Rystad estimates that cumulative discoveries from January 2019 to November in Norway reached 520 million boe, surpassing the 518 million boe found in 2018. “Norway could see total discoveries reaching 650 million boe by year-end with decent success in ongoing exploration drilling campaigns,” senior analyst Palzor Shenga at Rystad said at the time of the findings. “After a string of recent discoveries, 2019 is shaping up to be the most successful exploration year since 2014 on the Norwegian continental shelf.”

Aker BP has been the most successful driller in Norway in 2019, with 41% of discovered volumes. Equinor comes in second with 23% of total volumes, and Lundin Petroleum, Vår Energi, and Wellesley Petroleum are tied in third with 4% each, according to the energy consultant.

Ropers says: “New discoveries are happening in Norway and potentially in the UK in the future, if there’s enough investment. I think merger activity will also continue in the North Sea, but not so much in Denmark or the Netherlands because there are fewer assets there.”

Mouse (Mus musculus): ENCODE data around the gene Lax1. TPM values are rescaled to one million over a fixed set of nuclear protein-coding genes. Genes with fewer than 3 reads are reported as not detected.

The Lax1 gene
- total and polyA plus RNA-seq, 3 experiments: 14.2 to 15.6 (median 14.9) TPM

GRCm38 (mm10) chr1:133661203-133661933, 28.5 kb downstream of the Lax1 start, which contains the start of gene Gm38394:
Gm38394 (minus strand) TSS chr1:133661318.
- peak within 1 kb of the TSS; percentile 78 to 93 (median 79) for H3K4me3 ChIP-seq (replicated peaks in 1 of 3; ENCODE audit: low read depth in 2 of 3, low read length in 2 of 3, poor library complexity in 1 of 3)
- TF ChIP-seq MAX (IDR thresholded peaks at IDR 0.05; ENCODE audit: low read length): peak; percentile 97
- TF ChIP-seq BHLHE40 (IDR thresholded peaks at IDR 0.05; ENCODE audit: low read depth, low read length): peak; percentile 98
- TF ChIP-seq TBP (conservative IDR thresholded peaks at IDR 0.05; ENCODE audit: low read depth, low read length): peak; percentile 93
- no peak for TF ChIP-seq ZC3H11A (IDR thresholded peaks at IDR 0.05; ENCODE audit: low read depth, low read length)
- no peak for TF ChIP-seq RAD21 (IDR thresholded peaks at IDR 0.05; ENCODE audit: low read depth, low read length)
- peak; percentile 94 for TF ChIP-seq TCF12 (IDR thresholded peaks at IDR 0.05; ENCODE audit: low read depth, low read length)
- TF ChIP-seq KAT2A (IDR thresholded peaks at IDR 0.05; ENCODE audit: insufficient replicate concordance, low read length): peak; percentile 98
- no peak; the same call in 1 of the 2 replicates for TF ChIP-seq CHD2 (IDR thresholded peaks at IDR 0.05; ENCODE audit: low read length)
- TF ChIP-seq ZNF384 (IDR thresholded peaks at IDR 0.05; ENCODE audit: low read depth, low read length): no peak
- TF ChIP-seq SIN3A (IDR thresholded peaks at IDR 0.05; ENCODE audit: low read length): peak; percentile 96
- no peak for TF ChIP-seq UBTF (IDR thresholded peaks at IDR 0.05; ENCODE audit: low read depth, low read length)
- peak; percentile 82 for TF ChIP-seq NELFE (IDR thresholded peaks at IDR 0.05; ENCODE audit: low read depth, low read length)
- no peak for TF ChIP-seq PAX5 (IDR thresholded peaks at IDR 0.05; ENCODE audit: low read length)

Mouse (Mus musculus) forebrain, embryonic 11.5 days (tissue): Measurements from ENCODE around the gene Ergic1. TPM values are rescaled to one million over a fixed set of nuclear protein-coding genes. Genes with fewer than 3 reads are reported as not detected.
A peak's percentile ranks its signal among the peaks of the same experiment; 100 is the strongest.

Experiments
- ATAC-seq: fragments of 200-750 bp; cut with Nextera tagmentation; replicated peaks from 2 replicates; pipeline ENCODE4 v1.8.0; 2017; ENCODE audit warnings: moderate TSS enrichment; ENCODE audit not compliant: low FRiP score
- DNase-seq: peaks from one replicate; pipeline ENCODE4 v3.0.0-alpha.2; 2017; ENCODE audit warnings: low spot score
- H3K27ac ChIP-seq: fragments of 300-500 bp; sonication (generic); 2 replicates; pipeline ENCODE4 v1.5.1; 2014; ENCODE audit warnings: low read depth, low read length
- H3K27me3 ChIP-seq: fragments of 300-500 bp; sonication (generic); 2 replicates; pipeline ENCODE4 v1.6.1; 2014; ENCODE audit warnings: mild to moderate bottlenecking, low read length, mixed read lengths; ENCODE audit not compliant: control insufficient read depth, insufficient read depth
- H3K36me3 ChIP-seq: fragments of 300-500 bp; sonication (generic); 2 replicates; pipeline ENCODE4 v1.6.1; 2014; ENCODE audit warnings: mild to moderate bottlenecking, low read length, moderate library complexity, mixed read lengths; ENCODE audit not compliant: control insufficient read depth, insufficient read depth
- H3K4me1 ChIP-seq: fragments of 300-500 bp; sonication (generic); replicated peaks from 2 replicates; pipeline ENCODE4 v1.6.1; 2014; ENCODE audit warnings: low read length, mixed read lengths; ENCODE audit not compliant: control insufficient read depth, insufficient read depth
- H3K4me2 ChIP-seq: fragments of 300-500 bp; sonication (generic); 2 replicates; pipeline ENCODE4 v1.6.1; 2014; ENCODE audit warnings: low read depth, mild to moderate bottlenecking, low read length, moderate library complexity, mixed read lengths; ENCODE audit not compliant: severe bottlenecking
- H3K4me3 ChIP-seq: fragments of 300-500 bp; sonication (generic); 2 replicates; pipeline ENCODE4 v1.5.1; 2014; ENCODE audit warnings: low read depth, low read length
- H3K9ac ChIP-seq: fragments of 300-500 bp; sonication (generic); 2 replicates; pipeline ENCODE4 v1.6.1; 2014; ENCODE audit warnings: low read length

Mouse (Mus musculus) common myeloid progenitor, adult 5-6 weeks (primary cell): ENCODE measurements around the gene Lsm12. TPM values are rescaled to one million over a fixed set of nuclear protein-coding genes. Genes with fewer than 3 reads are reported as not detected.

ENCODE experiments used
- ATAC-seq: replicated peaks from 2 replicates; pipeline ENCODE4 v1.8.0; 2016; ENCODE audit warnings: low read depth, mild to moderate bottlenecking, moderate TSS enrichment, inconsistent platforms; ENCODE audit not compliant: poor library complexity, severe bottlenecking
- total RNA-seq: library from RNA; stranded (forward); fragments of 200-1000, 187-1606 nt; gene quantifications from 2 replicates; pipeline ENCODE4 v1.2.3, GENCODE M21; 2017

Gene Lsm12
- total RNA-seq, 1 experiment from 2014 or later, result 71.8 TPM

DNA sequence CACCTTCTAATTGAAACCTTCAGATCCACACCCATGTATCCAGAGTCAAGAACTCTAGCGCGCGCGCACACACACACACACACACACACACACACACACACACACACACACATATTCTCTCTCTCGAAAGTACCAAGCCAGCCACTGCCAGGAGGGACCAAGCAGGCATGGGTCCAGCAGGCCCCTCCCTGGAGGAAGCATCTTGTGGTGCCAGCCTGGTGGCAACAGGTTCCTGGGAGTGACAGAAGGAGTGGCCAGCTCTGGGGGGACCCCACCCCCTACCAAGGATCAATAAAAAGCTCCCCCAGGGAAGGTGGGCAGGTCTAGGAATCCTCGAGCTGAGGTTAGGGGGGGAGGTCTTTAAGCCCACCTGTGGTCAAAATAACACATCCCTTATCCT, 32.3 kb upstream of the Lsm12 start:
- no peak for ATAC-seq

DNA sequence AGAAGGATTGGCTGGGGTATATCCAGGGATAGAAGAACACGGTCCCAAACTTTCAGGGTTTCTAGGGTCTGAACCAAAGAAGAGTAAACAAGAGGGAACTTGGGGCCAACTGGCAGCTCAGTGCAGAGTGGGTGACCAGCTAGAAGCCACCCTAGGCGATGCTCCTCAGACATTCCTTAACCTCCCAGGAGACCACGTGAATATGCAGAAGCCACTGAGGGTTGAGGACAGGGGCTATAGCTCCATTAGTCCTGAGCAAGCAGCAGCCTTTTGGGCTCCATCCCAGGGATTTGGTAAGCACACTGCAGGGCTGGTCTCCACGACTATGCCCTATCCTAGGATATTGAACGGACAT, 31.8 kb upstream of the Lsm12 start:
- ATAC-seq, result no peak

There are potentially big oil and gas assets to be found in the UK – but with fewer fiscal incentives to foster new exploration investments than in Norway, says Ropers. “There have been a few discouraging changes of fiscal terms over the years.” Nevertheless, in terms of M&A activity in the UK, he believes there will be more to come.